Despite the myriad of reasons for advisers and clients to break out of the January gloom that is filing season, the will has to be there to make the changes, suggests Carl Reader
AHH, IT’S THAT TIME OF YEAR. The time that small and medium firms dread (or do some perversely look forward to?): risks of snow and weather disruption; illnesses spreading through the office; and stacks of tax returns to do.
It’s also the time that people with opinions (including me) like to share them. I’ve seen this whole process happen year after year, and have the following observations. Some might seem tongue-in-cheek, but you never know, some might touch a nerve…
Accountants love the January ‘crunch’
For someone trying to manage the workflow of a practice, the simple truth is that there are some strange individuals who live for the January pressure. Despite the fact that it lets down clients due to late notification of tax, it puts pressure on all staff members (from administrators through to the very top), it can cause cashflow issues… it’s the one month of the year where they feel truly needed. Like ice cream men in August.
It will never change from our own efforts, anyway. HMRC might have a different plan though…
Every year, the same mantra is repeated – ‘we won’t let it happen again next year’. You will, and it will. You can try threatening deadlines, penalties, service levels, competitions, even free hugs for information coming in on time. The underlying problem is that the client knows that in the end, it will all get done.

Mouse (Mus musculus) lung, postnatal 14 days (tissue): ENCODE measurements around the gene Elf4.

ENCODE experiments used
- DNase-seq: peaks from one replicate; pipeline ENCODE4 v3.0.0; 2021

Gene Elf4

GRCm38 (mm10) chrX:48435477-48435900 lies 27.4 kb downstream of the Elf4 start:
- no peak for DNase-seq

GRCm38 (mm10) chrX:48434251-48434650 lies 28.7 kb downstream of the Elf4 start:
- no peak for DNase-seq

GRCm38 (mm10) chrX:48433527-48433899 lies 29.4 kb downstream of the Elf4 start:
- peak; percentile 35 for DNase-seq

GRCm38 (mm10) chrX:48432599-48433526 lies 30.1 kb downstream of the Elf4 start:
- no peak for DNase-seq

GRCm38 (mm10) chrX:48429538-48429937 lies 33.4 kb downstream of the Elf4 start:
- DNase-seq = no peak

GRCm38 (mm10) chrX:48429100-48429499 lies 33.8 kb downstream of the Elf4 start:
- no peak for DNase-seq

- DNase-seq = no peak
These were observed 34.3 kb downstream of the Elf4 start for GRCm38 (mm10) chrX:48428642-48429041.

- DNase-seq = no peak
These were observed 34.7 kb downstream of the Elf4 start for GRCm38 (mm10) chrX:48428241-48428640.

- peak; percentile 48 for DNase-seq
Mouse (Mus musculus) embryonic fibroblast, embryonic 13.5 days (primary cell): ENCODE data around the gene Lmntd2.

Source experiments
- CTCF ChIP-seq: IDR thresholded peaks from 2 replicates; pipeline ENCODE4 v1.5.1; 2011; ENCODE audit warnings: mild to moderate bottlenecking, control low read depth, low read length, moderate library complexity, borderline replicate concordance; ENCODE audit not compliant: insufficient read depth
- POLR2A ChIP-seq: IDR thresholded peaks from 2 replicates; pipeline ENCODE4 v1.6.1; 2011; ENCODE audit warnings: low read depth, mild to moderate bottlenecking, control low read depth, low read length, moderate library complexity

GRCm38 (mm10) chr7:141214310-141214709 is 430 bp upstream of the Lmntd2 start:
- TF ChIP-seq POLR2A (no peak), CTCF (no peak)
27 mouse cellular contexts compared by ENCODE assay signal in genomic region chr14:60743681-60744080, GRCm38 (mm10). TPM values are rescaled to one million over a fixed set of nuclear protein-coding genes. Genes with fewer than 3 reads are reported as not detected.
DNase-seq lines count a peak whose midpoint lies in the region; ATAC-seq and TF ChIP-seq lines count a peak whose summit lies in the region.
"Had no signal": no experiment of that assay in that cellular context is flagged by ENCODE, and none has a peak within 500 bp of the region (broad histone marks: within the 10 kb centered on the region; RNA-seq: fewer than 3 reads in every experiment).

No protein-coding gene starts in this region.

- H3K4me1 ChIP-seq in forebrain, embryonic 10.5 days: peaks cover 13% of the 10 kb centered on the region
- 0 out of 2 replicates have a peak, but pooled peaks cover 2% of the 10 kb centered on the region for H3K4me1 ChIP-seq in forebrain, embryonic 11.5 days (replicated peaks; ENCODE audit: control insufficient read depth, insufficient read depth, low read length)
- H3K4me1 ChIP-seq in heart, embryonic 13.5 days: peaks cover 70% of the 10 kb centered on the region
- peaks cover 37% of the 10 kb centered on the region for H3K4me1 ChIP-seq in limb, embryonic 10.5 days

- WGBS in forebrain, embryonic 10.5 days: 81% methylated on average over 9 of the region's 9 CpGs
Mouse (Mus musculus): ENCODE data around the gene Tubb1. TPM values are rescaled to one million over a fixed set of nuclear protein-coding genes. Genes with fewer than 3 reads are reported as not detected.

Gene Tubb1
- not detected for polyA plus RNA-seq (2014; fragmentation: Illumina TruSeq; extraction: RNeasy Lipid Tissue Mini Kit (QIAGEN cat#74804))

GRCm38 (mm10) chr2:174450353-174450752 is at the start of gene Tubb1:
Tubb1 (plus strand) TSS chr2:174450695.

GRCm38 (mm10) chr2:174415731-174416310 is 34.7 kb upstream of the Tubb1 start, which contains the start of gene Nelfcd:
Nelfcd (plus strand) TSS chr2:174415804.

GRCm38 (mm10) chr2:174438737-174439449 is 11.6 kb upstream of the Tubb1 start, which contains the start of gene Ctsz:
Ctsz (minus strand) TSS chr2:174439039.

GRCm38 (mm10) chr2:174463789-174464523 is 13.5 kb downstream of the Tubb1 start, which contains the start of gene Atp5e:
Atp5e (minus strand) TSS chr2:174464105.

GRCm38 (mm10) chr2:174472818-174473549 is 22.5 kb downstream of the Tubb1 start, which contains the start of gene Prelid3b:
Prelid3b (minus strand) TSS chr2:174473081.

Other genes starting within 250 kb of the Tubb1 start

There. I said it. I’ve never known an accountant to not complete their pile of tax returns by the end of January.
The biggest problem is, because both the client (as alluded to above) and the accountant know this, there’s insufficient motivation to change, on either side. Together with some of the team loving the pressure, any solution won’t be strong enough or radical enough to do the job.
Some might have expected me to come up with yet another magical solution to this workflow issue. Instead, I’ve just reinforced what we already know deep down. And if our ‘we won’t let it happen again next year’ actually works next year, I promise to let you all know!
Carl Reader is a director of Wiltshire-based firm d&t, which won the 2013 British Accountancy Award for Independent Firm of the Year-Wales and South West England